Glamorgan's Kolpak-free future?
So which club will take a moral stance and not include any Kolpak players? It's an even harder question to be answered given the sums of money available for success in the newly formed Twenty20 Champions League, not to mention the row that's emerging over the participation of players contracted to the rebel Indian Cricket League.
As Nasser Hussain, the former England captain, put it this week, the temptation now must be to field an entire XI of Afrikaners, West Indians and assorted others under the banner of a first-class county, drawn to the UK by the prospects that extend well beyond bounty from regular employment and, in the case of the numerous South Africans, a wonderful exchange rate.
The ECB is awaiting clarification from the EU as to how to handle a further influx of Kolpak cricketers, but, whatever the legal ruling, the ones already actively playing in England will be protected. Imagine, then, how smug Yorkshire would feel if they had never abandoned their original policy of selection of only those cricketers born within the Broad Acres.
We forget that interest in the game is fostered by an identity with home-grown heroes. Which boy or girl growing up within a ten-mile radius of Leicester or Northampton is drawn to support the county side by the presence of - to paraphrase Sir Robin Day - individuals born thousands of miles away and who are in England only because of a legal loophole?
At Swansea a fortnight ago, during a match against Glamorgan, the topic of discussion for the Northamptonshire side over the tea table was not the works of Dylan Thomas or the beauty of the Mumbles or even the worth of the match in progress but the merit of Paul Harris, the South African left-arm spin bowler. At least this was not carried out in Afrikaans.
Northamptonshire won that match through prominent contributions from Johan van der Wath, Andrew Hall and Nicky Boje (their overseas player). The following week Leicestershire defeated Glamorgan as a result of HD Ackerman scoring 164, Jacques du Toit, who will qualify for England in the autumn through residency, making 63, Boeta Dippenaar (their overseas player) taking four brilliant slip catches and Dillion du Preez and Claude Henderson taking 11 wickets between them.
In other words, Kolpak signings and the men of the Veldt triumphed over the boys from Cymru. And boys are just about what they are, given that James Harris, the most promising Welsh cricketer to emerge since Simon Jones, is at present taking his A-levels. The point, though, is not so much the results of these Championship matches, which, anyway, were almost overlooked on the sports pages owing to the ceaseless comment about where the Twenty20 game is leading.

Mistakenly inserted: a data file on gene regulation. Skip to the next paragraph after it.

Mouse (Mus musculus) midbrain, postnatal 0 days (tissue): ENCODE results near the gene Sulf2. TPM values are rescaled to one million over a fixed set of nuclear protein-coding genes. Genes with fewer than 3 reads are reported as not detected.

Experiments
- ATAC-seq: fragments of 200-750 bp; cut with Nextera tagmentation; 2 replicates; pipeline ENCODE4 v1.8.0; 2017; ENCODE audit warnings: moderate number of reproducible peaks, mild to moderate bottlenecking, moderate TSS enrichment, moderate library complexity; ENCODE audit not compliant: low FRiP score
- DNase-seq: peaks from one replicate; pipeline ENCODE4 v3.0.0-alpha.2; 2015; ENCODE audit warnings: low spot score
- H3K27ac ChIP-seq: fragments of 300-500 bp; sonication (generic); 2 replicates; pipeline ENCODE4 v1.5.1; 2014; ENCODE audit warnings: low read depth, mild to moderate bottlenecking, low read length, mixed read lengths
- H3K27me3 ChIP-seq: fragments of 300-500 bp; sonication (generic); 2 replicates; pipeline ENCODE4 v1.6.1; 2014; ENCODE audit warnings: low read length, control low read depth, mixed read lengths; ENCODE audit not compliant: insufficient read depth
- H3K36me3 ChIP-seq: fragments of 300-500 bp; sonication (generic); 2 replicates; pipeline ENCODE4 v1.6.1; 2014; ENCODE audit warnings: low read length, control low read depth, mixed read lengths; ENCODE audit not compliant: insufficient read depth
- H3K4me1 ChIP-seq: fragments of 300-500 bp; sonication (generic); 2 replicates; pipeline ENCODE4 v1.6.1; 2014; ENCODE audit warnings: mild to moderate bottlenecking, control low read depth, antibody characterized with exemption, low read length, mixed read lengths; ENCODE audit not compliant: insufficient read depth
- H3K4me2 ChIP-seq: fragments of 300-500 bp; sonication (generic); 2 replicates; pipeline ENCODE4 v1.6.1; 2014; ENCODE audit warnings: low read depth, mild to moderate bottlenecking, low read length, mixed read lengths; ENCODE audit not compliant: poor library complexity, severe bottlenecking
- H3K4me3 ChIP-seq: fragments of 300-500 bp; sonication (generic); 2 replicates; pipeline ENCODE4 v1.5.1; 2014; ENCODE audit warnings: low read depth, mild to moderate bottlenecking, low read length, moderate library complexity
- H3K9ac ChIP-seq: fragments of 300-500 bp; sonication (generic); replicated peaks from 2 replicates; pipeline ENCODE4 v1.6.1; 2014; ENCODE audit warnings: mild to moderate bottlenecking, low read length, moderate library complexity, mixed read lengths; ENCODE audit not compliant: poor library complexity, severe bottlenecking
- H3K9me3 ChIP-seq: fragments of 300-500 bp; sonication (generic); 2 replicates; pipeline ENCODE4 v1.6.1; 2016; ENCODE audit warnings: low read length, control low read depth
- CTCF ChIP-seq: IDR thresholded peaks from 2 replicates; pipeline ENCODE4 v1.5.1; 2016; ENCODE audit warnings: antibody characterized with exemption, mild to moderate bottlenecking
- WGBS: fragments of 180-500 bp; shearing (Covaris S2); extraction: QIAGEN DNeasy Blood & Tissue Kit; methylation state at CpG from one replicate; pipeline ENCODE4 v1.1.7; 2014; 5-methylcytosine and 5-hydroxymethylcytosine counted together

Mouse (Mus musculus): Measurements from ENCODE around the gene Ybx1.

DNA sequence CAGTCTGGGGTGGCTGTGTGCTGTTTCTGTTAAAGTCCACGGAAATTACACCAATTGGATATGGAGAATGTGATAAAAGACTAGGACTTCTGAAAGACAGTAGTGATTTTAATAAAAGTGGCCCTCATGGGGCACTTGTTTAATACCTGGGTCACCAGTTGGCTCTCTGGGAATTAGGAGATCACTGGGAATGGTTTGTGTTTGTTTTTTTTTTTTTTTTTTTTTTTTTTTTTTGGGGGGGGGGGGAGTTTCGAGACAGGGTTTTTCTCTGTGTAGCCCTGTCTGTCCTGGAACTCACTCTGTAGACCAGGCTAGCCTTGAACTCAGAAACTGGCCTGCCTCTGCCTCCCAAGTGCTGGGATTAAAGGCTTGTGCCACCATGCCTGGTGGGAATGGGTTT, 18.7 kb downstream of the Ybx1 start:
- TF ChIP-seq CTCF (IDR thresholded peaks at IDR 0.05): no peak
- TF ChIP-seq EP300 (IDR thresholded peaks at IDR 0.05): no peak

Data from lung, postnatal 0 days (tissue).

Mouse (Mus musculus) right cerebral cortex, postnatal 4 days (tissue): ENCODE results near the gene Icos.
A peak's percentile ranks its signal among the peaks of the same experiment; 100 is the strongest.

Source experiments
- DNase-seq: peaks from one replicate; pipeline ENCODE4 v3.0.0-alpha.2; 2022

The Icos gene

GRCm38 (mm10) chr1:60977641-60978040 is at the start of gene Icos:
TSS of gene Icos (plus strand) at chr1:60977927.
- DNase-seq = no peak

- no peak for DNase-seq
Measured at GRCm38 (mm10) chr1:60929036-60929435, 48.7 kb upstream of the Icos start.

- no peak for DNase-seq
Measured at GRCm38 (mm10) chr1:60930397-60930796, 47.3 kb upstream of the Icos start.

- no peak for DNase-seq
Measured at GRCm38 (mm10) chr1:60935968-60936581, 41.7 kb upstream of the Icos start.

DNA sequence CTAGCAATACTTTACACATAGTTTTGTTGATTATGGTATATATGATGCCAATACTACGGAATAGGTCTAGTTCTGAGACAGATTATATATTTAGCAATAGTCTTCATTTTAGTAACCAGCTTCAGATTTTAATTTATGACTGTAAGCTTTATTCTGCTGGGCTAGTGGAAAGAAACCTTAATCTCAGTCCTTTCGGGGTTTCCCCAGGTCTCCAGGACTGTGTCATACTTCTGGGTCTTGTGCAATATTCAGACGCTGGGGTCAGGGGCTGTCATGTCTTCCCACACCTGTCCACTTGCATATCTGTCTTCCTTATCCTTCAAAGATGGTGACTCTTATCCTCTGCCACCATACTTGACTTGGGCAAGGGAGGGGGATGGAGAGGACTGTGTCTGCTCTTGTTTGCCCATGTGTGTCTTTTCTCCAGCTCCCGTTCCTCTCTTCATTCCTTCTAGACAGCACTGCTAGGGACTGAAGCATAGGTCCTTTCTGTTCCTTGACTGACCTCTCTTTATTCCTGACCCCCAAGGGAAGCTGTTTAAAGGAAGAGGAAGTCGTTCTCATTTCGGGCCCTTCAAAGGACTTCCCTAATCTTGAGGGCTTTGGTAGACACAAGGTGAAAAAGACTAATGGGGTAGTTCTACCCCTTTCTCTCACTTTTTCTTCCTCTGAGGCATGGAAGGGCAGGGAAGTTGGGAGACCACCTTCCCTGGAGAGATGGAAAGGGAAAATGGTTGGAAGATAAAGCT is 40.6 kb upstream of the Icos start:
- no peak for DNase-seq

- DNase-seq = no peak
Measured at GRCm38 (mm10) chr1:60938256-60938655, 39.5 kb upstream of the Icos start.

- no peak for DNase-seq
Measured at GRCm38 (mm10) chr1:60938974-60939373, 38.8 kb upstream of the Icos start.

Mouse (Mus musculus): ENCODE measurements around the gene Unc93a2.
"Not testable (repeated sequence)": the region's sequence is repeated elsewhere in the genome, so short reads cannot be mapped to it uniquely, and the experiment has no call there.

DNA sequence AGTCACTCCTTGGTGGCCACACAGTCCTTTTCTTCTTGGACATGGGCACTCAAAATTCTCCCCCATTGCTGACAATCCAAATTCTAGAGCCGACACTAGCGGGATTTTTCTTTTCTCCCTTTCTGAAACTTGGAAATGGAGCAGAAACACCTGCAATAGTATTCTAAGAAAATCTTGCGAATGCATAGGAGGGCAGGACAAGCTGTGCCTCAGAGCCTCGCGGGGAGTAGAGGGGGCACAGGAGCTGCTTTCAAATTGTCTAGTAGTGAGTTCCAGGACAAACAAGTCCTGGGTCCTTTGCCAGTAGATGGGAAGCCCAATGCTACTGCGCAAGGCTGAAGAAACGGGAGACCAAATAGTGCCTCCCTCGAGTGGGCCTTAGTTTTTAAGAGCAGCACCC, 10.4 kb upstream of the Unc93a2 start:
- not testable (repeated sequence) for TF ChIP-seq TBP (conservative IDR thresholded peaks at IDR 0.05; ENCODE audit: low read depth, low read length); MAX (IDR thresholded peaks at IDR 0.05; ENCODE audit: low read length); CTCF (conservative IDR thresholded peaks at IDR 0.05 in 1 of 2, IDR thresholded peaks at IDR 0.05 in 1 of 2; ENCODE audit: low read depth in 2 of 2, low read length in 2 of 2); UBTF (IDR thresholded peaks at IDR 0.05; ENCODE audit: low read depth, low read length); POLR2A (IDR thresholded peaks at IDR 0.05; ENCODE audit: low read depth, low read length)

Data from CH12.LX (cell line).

The point is that Glamorgan are taking a stand in looking to develop their own cricketers. The Glamorgan and Wales Academy is based in the National Cricket Centre at Cardiff and the brief is to nurture promising young Welsh cricketers. "The club has always looked to develop players of its own," said Matthew Maynard, Glamorgan's Cricket Manager. "We have to be careful about the long-term effects on the English game.
"The ECB has to look at the issue of Kolpaks, although how to manage this is another matter," said Maynard. "If it says the way ahead is for each county to restrict the numbers, then that is right. I only started this job last September and I have already been approached by 15-20 Kolpak players - good ones such as Charl Langeveldt - but I want to see where we are as a squad first. We are not held back from signing them by any lack of finance."
It could be said that Glamorgan did not always occupy the moral high ground. Rodney Ontong and Simon Base both pre-dated the influx of Kolpaks as a result of being South Africans registered to play in county cricket. Roland Lefebvre, who also played for Somerset, was signed through an EU qualification. Even Chris 'Kippy' Smith - Robin's brother - had one match for Glamorgan before joining Hampshire.
Kevin Lyons, the Glamorgan allrounder who became the coach of Western Province, was the key link. Of the 1969 Championship-winning side, Tony Cordle, the Bajan allrounder, was not an overseas player but qualified through becoming a naturalised resident. And they made some dubious overseas signings in subsequent years as well as some very good ones.
As for the other Kolpak-rich counties, Leicestershire argue forcefully that they have to compete - and cannot do so if the likes of Stuart Broad depart to wealthier counties. Then there is what might be termed the Arsenal factor: the absence of Englishmen, let alone citizens of north London, does not prevent crowds from being drawn to the Emirates Stadium. The same could apply to the IPL. Shane Warne, the captain of the victorious Rajasthan Royals, has not as yet qualified to play for India.
Still, anyone who cares for the future of English cricket will have a soft spot for Glamorgan. And they might even end up supporting them. Goodness knows, as they contest bottom place in the second division championship table with Gloucestershire following a third successive defeat this week, they are in need of all the backing they can get.